#8 JasonBurry

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Posted 17 June 2013 - 01:37 PM

I see the propeller regularly with a 12.5mm in my 8" dob, for right about 100x. I don't recall spotting it at lower power.

I usually observe M13 with the 12.5 in a 2x barlow, and at 200x, the propeller is fairly easy to see.

The biggest problem is to know that the propeller is NOT centered in the glob.

J

#9 Starry eyes

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Posted 18 June 2013 - 01:06 AM

The best view I saw of the propeller was with the Lick 36" refractor. Probably around 500X. It was quite prominent. It floats in and out with my 18" between 160 and 400X. At 100X not so much.

#10 azure1961p

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Posted 18 June 2013 - 10:19 PM

I never knew it was there. The chains are there but no propeller - I never interpreted it as such. Ill say with the 8" 150x is optimum - maybe 135x. By contrast M15 needs at least 200x and 240x is better. I've fouls m92 has a more impressive central core than 13. Jus sayin.

Pete

#11 Patricko

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Posted 19 June 2013 - 11:37 AM

This is an excerpt from what I posted over at a different website:

Hi everyone,

I got a second night out with the 60/700mm refractor under a New Moon
sky. From my intown location I was seeing stars of 5.4 mag near the
zenith with only very light high passing clouds. Seeing was a 2/5;
transparency a 8.5/10. A short time ago I had wondered if the propeller
feature in M13 could be observed visually in a small 60mm refractor. I
got my answer.

M13 was climbing high in the east and I started off with my 35mm Ultima.
Of course the propeller was not to be seen at such a low power and
neither was the GX NGC 6207. Using an 18mm Meade 5000 UWA still showed
no hint of either object. M13 was hinting at some resolution around the
outer edges at this power. Next was the 14mm UWA Meade 4000 eyepiece,
this gives a power of ~50x. I studied hard looking for any sign of
either object, no dice.

Really the 14mm UWA is not the eyepiece to be using for extremely faint
objects because it has a lot of elements and the coatings transmit
approximately 74% of most light waves. Stars of 12.2 mag were glimpsed.
Thinking perhaps less glass would be helpful I tried a 13.8mm Meade SWA
4000. The FOV decreased in size and the outer FOV correction distorted
in comparison to the 14mm UWA but the contrast and light-throughput
noticeably increased. A 13.25mag field star was now being held with
averted vision near NGC 6207 but the GX remained invisible.

I want to pause and call attention to what I just wrote. The 14mm UWA
allowed me to see stars with averted vision to 12.2 magnitude. The
13.8mm SWA allowed me to see stars to 13.25 magnitude!!! This is a HUGE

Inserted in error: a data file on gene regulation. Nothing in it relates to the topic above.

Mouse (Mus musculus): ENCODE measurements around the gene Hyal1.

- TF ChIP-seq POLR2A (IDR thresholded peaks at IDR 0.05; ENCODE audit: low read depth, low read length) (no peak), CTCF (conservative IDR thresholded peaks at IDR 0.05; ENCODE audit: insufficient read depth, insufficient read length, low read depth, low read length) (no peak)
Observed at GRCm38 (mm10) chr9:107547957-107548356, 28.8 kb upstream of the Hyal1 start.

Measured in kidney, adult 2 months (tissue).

difference. I next tried my 11mm UWA, no improvement in magnitude depth
and still no hint to NGC 6207 or the propeller. Next up was a 9mm SWA,
this allowed for a 13.3 mag star to be detected, now I was seeing deeper
and with extreme effort caught glimpses of NGC 6207 fuzzy core. For
several minutes I studied M13 at this power, the cluster was really
beginning to resolve and not just the chains stars, some across the core
were visible now as well. I got the feeling that 2 of the propellers
were being detected but couldn't hold them long enough without being
sure. Damn! I need a mount that tracks.

Finally, I decided to use a 6.4mm Meade 4000 SP, this gives ~109x and
~.55mm exit pupil. This eyepiece has a much smaller FOV than all the
other eyepieces I was using. I had to study one object at a time. First
the field of NGC 6207..... is that it??? Yes, yes I got it! I got the GX
with slight averted vision with a 60mm telescope!!!! Not only that but I
was catching repeatedly the nearby 13.9 magnitude star just to the east
of NGC 6207! Folks, this is the FAINTEST star I have ever managed to see
with a 60mm refractor! The excitement was almost overwhelming and I
manually tracked this GX for about 20 more minutes before turning my
sights on M13. At this point M13 was BLINDINGLY bright and was actually
ruining my dark adaptation. However, using slight averted vision brought
out the "Y" shaped feature. Several times I would manually move the
mount, watch M13 and the "Y" off to the SE float across the FOV and then
do it again and again.

My conclusion is this.... eyepieces REALLY have a major impact upon how
deep you can see with a small scope. Just look at the great magnitude
difference between my 14mm UWA and the 13.8mm SWA. There is NO WAY that
the .2mm difference is what accounted for the 1.05mag increase in
faintness. The 14mm UWA has the best corrected FOV I have ever seen in
an UWA bar none. The 13.8mm isn't near as corrected but it blows its big
brother out of the water where faintness detection is concerned.

Finally, the 6.4mm Meade SP has very little eye-relief, is hard to use
ergonomically, and has a small FOV. It needs to be used with a scope